This recipe for ‘The Life-Changing Loaf’ is so, so delicious and worked just like the writer said (even the original photo and mine look similar!) that even though I have only made it once I had to share. I did change it …. of course you already knew that I would … only because of my lack of checking that I actually had enough sunflower seeds and because I wanted it nut free. The thing is that it worked perfectly anyway which just goes to show how great this recipe is. I did find it interesting that she considers this loaf pretty much gluten free even though it has oats in it as I have always believed that oats do contain gluten. I did include them in my loaf as oats are something I can tolerate more than other grains however the person I got the recipe from used quinoa flakes instead. I’ll leave that decision up to you.
Please check the original blog for the recipe of ‘Life Changing Bread’ and guidelines that they give however below I will put the recipe which I used and the modifications I made. In the original recipe they use a silicone loaf tray however as I don’t have one of those I simply lined my regular loaf tin with baking paper. In doing this I was able to lift the paper to check if the loaf was staying together before baking. The down side of this was that I did have to mix the ingredients in separate containers first before pushing down into the tin.
1/4 cup sesame seeds 1/2 cup sunflower seeds ½ cup whole linseeds 3/4 cup pumpkin seeds 1 ½ cups rolled oats (jumbo ones not the ‘quick’ or fine ones) 2 Tbsp Black chia seeds 4 Tbsp. psyllium seed husks 1/2 tsp coarse sea salt (actually I just ground a bit in) 1 Tbsp honey 3 Tbsp melted coconut oil 1 ½ cups water
Melt coconut oil and honey in a large pot then whisk in water.
Combine dry ingredients really well and then pour the wet ingredients over.
Mix everything thoroughly until everything is completely soaked and dough becomes thick
Tip into a lined loaf tin. Press in and smooth down with the back of a spoon.
Let sit out on the bench for 2 hours. To ensure the dough is ready, it should retain its shape even when you pull the sides of the loaf pan away from it it.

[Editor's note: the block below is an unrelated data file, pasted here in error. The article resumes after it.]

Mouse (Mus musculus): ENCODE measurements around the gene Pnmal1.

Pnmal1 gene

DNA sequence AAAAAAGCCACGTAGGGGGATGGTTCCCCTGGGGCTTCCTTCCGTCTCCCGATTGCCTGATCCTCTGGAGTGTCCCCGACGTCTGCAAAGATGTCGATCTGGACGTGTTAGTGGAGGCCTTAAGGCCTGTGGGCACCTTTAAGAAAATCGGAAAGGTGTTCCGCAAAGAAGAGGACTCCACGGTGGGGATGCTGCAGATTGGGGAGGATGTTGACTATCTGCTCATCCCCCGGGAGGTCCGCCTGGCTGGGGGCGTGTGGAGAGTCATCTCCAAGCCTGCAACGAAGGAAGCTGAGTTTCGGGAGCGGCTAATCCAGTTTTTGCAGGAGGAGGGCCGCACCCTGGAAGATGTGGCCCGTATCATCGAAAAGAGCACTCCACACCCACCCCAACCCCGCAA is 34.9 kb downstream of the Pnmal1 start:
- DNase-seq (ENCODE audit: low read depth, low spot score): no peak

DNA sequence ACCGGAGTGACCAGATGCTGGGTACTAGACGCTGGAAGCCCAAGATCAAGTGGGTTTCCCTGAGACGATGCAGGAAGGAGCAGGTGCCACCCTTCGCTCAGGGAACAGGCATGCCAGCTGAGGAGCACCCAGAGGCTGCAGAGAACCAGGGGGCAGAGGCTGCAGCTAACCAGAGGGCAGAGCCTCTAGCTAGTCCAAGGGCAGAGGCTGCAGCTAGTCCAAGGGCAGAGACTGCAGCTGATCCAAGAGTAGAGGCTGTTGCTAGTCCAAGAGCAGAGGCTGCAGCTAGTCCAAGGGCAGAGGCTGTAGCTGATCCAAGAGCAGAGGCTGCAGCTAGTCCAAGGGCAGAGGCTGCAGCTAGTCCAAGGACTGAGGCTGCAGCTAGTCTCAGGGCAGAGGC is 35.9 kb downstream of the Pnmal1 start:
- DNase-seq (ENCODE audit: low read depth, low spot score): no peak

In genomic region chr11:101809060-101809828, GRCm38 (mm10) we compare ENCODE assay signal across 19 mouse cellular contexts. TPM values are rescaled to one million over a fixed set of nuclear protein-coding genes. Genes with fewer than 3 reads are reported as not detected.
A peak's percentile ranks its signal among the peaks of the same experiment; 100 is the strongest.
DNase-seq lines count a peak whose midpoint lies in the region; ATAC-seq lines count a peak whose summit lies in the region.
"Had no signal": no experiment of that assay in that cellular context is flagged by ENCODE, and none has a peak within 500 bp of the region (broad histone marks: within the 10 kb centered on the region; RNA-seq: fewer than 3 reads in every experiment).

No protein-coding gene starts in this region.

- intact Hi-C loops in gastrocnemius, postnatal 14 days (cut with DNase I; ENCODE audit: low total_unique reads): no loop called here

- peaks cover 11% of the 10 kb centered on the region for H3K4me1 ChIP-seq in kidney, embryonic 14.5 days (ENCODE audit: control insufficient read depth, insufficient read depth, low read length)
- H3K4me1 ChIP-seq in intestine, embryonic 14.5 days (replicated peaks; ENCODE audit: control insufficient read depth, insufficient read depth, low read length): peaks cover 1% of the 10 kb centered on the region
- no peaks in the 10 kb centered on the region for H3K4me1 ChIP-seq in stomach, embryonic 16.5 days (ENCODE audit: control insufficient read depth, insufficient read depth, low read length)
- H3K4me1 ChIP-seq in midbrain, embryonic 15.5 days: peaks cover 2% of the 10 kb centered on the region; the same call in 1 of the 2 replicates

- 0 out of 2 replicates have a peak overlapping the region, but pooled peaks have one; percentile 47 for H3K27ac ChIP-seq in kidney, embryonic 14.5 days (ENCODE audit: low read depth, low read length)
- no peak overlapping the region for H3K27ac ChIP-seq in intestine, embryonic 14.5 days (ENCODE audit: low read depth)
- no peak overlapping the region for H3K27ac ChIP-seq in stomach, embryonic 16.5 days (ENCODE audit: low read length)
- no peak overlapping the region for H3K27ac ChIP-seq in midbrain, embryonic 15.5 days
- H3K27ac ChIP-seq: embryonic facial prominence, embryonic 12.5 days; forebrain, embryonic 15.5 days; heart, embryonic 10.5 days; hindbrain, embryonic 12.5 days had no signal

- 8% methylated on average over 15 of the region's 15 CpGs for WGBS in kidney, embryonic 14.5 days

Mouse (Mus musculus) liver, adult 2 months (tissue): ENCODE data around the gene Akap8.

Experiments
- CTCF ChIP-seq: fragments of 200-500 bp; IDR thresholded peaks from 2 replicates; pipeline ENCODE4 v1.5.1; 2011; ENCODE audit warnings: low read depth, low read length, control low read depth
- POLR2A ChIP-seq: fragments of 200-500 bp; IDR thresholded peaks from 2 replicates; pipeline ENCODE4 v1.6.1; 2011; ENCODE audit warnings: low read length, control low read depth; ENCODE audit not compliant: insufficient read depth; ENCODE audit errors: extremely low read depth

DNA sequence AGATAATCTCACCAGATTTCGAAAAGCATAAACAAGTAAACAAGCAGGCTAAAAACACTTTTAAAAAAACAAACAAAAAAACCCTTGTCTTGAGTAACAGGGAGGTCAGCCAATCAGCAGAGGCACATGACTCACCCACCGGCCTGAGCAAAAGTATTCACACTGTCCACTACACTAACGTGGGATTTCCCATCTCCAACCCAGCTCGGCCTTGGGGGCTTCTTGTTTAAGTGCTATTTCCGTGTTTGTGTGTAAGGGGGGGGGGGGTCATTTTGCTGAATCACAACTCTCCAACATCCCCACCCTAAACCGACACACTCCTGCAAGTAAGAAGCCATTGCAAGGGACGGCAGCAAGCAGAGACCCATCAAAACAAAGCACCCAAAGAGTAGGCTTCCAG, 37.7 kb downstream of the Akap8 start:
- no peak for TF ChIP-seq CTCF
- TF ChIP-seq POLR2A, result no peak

Preheat oven to 350°F / 175°C.
Place loaf pan in the oven on the middle rack, and bake for 20 minutes. Remove bread from loaf pan, place it upside down on a baking paper lined tray and bake for another 30-40 minutes.
Bread is done when it sounds hollow when tapped. Let cool completely before slicing.
Store bread in a tightly sealed container for up to five days. Freezes well too – slice before freezing for quick and easy toast!
So there it is!! Experiment, play, bake and enjoy lots of nourishing goodness. One thing is for certain … I will be making this again and again.
With my cast coming off this week I am constantly thinking about my hands and how they are going to function post cast. That combined with an anniversary of a friend’s death had me find this blog from March 2019 (post Christchurch Mosque terrorist attack) which I’ve ‘fiddled’ with 🙂
My mind is still filled with all those families who are now learning to live without their loved ones. I constantly think about how magnified their emotions must be, not only with grief but also dealing with the way the loss occurred, of what the future holds and possibly a sense of uncertainly in their own community.
For that reason I thought that I would share a bit of my Healing Hands workshop so that people can put it to use at home or out and about as they deal with everyday situations which may trigger huge emotions to surface. Reflexology is such a great tool for well-being and since feet aren’t always that practical to get to when emotions arise, I love to use hand reflexology. It is a bit of self love and soothing that you can be using, anytime, anywhere, without anyone being the wiser.
Reflexology is a natural, holistic treatment which works on the principle that everything in the body is connected. It is is a mixture of ancient wisdom and modern thinking where by the nerve endings in the feet and hands can be massaged in a particular way to help bring the body back into balance. (Read more here… third article down)
What I’m offering here is a very basic guide as to where some points are in the hand which can help elevate the stress reaction as emotions come up. The points shown in the images are ones you can rub and/or massage to help bring you some calm in order to move forward. For the purposes of self calming and self love it really doesn’t matter how you approach the massage rather focus on breathing deep while holding the intention of calm and love with you as you work so that your body can respond in kind. In fact I would suggest any hand rubbing, twisting, shaking and clicking with the intention of release would be fantastic!
These points relate to parts of the body which frequently come into play as part of our stress (fight or flight) response. Our breathing can quicken so rubbing the top of our palms (lung points) can help bring our breath back into balance. Our heads can spin so rubbing the fingertips (head, brain and sinus points) can help to bring clear thinking back into play. Our shoulders and back tense up so rubbing the base of the little finger (shoulder point) and along the edge of our thumb and wrist (spine and nervous system) can ease the tension for example.